Remember Me: A Lively Tour of the New American Way of Death

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Harper Collins, 2006 - Business & Economics - 218 pages
3 Reviews

Cullen has created a humorous and poignant chronicle of her travels around the country to discover how Americans -- baby boomers, in particular -- are reinventing the rites of dying. What she discovered is that the people who reinvented youth, redefined careers, and reconceived middle age have created a new attitude toward the afterlife. They no longer want to take death lying down; instead, they're taking their demise into their own hands and planning the after-party.

Cullen begins her journey at a national undertakers' convention in Nashville, where she checks out the latest in death merchandise. Traveling with her newborn infant on her back, she hears stories of modern-day funerals: lobster-shaped caskets and other unconventional containers for corpses; the booming cremation industry that has spawned a slew of "end-trepreneurs," including a company that turns cremated remains into diamonds; and even mishaps like dove releases gone horribly wrong.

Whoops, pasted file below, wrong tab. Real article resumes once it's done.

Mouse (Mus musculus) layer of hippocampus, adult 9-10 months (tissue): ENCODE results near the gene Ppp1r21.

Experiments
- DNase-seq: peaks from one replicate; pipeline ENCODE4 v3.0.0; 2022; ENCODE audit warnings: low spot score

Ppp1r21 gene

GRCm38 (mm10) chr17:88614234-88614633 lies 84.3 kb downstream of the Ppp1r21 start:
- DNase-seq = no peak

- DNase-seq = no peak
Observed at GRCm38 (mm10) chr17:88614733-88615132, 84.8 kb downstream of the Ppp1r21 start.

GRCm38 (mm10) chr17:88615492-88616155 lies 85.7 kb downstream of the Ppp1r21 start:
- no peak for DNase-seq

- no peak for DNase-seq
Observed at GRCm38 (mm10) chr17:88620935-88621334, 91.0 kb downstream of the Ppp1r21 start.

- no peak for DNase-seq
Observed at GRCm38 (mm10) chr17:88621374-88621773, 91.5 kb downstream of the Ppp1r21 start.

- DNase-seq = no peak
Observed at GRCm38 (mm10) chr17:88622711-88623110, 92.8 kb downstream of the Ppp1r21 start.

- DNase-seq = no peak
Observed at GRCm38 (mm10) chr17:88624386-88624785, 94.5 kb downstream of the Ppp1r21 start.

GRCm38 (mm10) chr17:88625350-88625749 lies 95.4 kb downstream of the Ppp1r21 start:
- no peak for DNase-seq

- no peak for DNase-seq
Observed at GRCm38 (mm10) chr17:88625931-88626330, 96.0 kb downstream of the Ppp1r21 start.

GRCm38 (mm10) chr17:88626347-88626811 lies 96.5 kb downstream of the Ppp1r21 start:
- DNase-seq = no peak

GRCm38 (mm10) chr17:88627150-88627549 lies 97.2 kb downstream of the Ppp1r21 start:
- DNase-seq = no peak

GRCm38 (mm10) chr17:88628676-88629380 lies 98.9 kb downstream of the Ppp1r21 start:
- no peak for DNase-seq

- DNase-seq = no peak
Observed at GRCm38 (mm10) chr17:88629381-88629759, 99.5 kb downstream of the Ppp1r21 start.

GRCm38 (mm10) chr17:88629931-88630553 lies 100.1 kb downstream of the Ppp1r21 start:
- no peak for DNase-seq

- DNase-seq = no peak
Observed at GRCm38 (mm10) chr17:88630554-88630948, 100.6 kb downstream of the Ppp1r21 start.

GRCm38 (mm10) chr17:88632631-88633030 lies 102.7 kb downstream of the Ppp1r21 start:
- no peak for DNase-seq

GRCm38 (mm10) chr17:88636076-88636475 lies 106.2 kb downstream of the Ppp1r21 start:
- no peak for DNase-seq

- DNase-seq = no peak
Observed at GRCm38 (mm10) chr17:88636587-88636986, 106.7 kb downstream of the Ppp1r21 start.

Cullen tours the country's first "green" cemetery in South Carolina, meets a mummification advocate at his pyramid in Utah, and visits the Frozen Dead Guy Days festival in Colorado. She crashes a Hmong funeral in Minneapolis and a tango funeral in Washington, D.C.

Eye-opening, funny, and unforgettable, Remember Me gives an account of the ways in which Americans are designing new occasions to mark death -- by celebrating life.


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LibraryThing Review

User Review  - thornton37814 - LibraryThing

This work failed to live up to his subtitle. There was nothing "lively" about this book. It lacked cohesiveness. The author is a journalist who uses far too much verbiage to arrive at a point. The ... Read full review

REMEMBER ME: A Lively Tour of the New American Way of Death

User Review  - Jane Doe - Kirkus

A fresh and funny look at what's new in funerals.Time magazine staff writer Cullen conducted her personal, on-site survey of funeral rites and after-death practices while pushing her infant daughter ... Read full review


four funerals and a wedding
confessions of a funeral planner
biodegradable you
ashes to ashes dust to diamonds
as near to heaven by sea as by land
outside the box
the plastic man
the culture thing
denial is a river
modern undertaking 101
orchids and chopsticks
last stop

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About the author (2006)

Lisa Takeuchi Cullen is a staff writer for Time.

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